When you “teach“ or guide people in meditation, you are immediately faced with questions of psychology, of motivation and cause-and-effect. “Karma” is just a Sanskrity term for “mind habits”. The Buddha was not a teacher of “religion“, rather, a supreme scientist, an expositor of the verifiable sciences of mind and its machinations. Most of these “machinations“ have fairly predictable trajectories, based on the laws of cause and effect. So, it is essential to understand this not the only in humans, but in our near relatives, the non-human primates.
I have always loved to read things in evolutionarily psychology. Robert Wright’s The Moral Animal is perhaps the only book that I have read three times, and I have gifted it to a good number of people over the years, in English and in Korean translation.
If I ever started a school of meditation – – don’t worry, I won’t! – – it would be required, as part of the curriculum, that people do some reading in evolutionary psychology. (I would also require that they listen to Andrew Huberman‘s lectures on neuroscience, as well – – absolutely.)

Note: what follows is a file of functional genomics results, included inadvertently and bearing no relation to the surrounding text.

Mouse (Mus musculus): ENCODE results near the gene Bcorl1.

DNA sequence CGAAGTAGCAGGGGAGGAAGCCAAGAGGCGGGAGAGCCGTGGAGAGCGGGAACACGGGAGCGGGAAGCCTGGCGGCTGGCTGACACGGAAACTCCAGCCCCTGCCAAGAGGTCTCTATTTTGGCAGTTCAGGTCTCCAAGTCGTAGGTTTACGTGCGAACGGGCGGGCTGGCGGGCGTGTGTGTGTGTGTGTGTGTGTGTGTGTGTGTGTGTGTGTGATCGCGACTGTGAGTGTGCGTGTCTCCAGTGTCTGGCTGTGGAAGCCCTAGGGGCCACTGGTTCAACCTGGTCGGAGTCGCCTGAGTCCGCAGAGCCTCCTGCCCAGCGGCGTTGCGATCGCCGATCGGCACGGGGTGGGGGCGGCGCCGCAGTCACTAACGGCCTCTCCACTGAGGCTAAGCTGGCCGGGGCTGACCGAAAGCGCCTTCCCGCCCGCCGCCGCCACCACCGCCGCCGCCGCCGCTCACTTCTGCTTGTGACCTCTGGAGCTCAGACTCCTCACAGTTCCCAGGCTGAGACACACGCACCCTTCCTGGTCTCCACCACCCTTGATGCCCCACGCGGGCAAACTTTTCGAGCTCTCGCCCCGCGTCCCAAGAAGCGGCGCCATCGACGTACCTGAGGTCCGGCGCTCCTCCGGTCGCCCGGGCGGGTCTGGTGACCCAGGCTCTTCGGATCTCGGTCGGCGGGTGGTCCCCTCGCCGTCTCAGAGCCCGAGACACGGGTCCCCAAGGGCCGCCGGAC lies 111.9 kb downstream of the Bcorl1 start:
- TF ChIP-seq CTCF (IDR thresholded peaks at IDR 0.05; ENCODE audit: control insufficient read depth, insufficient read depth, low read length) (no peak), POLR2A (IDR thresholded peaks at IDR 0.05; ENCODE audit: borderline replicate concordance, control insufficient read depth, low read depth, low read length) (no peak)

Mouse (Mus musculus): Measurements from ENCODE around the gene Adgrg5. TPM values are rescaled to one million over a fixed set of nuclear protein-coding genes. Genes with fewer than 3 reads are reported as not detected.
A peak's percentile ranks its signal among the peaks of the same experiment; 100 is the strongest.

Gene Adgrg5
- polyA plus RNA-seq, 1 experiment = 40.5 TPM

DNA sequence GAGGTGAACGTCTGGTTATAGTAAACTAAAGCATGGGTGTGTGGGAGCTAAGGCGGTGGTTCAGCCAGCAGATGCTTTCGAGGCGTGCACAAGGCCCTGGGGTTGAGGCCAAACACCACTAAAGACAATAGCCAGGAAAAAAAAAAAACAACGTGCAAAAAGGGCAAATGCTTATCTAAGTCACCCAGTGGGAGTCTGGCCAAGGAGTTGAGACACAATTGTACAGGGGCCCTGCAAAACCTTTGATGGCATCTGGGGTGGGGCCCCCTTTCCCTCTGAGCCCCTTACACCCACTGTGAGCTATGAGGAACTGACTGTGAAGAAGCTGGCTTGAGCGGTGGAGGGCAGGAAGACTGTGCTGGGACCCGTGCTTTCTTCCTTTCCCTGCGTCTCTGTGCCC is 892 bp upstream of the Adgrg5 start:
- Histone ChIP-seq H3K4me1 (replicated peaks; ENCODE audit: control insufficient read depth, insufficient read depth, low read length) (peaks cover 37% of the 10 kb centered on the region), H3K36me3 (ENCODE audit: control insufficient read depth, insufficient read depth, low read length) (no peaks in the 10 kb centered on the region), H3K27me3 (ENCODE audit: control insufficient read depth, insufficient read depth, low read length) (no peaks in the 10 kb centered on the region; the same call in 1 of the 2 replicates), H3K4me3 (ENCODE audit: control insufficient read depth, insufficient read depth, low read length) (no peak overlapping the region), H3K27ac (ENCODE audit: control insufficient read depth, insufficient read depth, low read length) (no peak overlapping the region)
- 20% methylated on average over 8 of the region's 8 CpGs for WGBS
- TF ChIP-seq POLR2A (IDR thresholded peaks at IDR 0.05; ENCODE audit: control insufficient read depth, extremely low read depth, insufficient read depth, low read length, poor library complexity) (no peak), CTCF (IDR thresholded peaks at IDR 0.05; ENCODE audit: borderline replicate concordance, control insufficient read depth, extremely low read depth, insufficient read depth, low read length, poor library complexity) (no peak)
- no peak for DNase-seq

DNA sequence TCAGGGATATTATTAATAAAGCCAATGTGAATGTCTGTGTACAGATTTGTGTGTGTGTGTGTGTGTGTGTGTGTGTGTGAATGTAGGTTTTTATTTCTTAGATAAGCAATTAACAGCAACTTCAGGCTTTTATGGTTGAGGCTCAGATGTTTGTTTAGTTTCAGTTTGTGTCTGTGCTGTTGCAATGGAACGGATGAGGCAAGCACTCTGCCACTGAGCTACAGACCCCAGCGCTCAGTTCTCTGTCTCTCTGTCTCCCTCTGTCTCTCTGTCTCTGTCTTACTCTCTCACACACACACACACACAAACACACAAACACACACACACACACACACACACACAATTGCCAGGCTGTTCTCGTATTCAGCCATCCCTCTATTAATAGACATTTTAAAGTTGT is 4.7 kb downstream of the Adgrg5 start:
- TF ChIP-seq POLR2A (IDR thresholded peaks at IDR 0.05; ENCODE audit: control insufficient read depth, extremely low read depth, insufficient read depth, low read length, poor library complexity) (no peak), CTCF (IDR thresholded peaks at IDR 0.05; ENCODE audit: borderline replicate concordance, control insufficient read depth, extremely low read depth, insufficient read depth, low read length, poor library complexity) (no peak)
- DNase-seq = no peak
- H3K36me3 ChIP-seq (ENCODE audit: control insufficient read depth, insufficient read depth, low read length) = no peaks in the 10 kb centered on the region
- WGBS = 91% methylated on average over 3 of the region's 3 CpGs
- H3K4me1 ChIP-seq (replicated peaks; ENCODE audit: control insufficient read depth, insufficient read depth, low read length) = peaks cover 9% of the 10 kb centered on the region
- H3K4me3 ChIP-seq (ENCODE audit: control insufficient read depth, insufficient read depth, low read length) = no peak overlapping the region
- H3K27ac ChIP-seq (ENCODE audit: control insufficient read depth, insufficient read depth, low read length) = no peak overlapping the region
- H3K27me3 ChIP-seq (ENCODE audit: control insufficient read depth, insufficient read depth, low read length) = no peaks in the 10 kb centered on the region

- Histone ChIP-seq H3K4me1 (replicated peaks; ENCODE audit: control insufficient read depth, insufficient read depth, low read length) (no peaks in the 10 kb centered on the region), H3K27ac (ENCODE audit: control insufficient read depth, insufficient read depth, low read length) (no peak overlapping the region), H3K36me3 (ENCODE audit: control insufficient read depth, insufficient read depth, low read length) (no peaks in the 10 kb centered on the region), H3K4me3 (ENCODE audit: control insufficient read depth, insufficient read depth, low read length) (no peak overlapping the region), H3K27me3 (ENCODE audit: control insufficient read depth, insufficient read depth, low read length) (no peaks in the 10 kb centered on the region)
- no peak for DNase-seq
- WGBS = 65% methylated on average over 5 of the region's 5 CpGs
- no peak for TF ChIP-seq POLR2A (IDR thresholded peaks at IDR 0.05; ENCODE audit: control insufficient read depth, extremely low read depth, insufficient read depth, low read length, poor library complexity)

In an age where so many subjects are becoming so easily fraught with supposed gender-skewing, it is especially welcome to hear this enlightening perspective from a leading scientist who happens to be, well, if it must be said, or if it really even matters, female. Bravo again for science!
Her followup to comments in the thread are equally enlightening:
Here is the link to the entire discussion, which, I have just discovered, includes Jordan Peterson. Mouth is absolutely watering :
“Identity, Religion, Death” — it’s all of my favorite subjects in one handy little video! Can’t wait – – got to make some time to meditate on the full discussion, soon.